FXstreet.com (Barcelona) - According to Senior FX Strategist Khoon Goh at ANZ, “The one currency in Asia that we do not have a positive view on is IDR. Given its sizeable current account deficit, IDR is reliant on portfolio flows.” As it is, Indonesia is already struggling to attract sufficient flows to stem rupiah depreciation. The country is now running a risk of turning away foreign investors given its pro-growth stance, negative real rates and FX depreciation policy.

Bank Indonesia Governor Nasution said this week that he expects GDP growth of 6.3%-6.8% this year, up from an estimated 6.3% growth in 2012. To support growth, loans need to grow by 22%-24% this year, close to the current growth rate. With the overnight FASBI rate at 4.18% and inflation running at 4.3% (upside risk after electricity tariff hikes this month), real interest rates could turn more negative. Foreigners’ holdings of Indonesian bonds have been stagnant at around IDR271 trillion in the past month, down from a record high of IDR274 trillion in early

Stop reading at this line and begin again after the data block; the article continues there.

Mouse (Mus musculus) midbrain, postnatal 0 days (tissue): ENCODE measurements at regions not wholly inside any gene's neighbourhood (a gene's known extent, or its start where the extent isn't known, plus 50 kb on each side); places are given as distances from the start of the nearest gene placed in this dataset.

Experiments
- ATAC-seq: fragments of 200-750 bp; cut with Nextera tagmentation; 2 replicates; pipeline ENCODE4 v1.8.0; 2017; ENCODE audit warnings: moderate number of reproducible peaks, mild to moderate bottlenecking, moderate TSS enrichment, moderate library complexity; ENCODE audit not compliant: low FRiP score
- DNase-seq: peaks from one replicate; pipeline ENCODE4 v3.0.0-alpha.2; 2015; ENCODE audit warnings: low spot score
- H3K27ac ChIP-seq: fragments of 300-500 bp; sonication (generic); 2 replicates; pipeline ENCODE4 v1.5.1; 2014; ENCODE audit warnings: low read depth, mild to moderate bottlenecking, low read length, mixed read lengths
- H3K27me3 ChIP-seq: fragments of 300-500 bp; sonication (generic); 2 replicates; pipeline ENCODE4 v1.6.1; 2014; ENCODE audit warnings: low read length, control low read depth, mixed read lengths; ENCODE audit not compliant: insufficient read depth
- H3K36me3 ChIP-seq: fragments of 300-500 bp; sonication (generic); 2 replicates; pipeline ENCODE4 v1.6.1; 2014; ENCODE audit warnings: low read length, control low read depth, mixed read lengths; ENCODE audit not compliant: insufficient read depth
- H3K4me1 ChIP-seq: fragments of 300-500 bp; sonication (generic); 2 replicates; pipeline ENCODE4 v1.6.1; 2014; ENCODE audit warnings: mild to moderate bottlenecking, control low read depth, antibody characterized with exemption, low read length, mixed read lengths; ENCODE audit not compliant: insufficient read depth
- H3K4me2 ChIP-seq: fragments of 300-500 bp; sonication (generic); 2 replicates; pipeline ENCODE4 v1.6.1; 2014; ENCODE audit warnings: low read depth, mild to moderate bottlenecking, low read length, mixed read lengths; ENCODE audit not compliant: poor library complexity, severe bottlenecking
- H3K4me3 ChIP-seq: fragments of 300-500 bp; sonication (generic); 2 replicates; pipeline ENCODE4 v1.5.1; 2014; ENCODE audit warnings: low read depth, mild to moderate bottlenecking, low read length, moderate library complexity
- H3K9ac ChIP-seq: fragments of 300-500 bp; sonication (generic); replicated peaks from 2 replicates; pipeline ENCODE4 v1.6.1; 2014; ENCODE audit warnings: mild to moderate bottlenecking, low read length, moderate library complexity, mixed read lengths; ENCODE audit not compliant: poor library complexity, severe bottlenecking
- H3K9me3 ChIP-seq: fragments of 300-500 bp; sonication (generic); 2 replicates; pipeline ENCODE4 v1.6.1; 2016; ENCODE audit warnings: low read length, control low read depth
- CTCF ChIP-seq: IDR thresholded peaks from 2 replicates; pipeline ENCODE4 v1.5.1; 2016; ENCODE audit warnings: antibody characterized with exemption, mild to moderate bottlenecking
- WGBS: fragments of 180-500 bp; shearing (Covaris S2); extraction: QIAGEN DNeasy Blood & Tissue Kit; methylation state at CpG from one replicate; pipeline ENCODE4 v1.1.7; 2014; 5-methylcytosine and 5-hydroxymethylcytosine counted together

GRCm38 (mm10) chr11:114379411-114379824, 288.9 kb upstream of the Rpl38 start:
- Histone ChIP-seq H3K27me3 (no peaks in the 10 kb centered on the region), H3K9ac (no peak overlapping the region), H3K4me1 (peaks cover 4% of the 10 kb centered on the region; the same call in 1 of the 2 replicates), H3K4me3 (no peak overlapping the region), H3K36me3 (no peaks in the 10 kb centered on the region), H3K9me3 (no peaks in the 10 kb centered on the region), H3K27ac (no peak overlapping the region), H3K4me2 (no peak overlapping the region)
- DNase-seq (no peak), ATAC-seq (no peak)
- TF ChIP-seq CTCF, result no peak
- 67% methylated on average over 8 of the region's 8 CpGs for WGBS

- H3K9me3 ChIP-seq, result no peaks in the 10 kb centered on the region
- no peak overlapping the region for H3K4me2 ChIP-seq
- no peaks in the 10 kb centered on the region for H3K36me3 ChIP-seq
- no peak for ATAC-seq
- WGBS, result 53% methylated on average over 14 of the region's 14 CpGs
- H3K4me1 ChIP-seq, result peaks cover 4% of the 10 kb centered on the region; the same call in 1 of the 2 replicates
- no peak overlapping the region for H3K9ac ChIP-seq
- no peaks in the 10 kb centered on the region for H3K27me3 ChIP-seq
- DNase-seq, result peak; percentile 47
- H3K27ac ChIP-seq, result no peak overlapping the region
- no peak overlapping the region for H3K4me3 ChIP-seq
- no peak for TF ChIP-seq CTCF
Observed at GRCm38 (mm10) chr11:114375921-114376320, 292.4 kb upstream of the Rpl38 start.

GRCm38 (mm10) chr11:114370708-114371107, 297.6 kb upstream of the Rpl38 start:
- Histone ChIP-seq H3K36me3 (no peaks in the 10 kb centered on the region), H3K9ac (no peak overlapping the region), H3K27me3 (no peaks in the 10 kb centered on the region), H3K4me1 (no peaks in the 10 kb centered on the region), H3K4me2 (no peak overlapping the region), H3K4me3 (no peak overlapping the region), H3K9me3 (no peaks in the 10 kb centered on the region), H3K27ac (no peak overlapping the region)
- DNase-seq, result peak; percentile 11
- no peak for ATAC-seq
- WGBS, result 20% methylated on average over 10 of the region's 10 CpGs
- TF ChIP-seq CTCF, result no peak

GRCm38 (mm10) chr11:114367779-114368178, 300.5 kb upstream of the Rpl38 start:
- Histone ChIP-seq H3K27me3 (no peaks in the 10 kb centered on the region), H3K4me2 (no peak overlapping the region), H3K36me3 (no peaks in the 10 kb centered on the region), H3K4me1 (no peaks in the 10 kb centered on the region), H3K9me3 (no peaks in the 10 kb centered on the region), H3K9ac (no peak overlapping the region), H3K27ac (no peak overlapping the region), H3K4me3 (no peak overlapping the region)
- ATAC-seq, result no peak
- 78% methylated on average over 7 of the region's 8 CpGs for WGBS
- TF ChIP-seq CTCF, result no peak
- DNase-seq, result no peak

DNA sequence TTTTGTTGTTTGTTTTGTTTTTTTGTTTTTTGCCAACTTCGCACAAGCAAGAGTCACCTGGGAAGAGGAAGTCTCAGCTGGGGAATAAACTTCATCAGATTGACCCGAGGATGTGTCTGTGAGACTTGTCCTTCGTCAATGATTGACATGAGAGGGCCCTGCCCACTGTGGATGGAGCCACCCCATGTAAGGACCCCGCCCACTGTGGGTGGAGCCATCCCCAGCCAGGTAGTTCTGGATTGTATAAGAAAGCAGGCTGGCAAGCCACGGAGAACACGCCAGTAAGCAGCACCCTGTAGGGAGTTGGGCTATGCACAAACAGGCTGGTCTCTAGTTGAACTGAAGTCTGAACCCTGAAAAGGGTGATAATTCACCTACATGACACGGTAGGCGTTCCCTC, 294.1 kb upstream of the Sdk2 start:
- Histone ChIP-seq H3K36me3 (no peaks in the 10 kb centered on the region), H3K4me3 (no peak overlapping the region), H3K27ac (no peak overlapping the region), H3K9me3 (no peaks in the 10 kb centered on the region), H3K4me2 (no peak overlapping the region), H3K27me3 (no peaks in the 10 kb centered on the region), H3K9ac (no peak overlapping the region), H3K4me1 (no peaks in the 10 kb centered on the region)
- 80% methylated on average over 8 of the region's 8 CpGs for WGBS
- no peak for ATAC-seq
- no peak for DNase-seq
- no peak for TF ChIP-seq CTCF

December (after a strong run-up of IDR37 trillion over September to November). The Jakarta Composite Index (JCI) is the only bourse in Asia with negative USD returns to date this year. The risk is if investor expectations of IDR depreciation become entrenched. “We remain bearish on the IDR until the central bank tightens monetary policy, slows domestic demand growth and takes steps to curb the current account deficit.” Goh warns.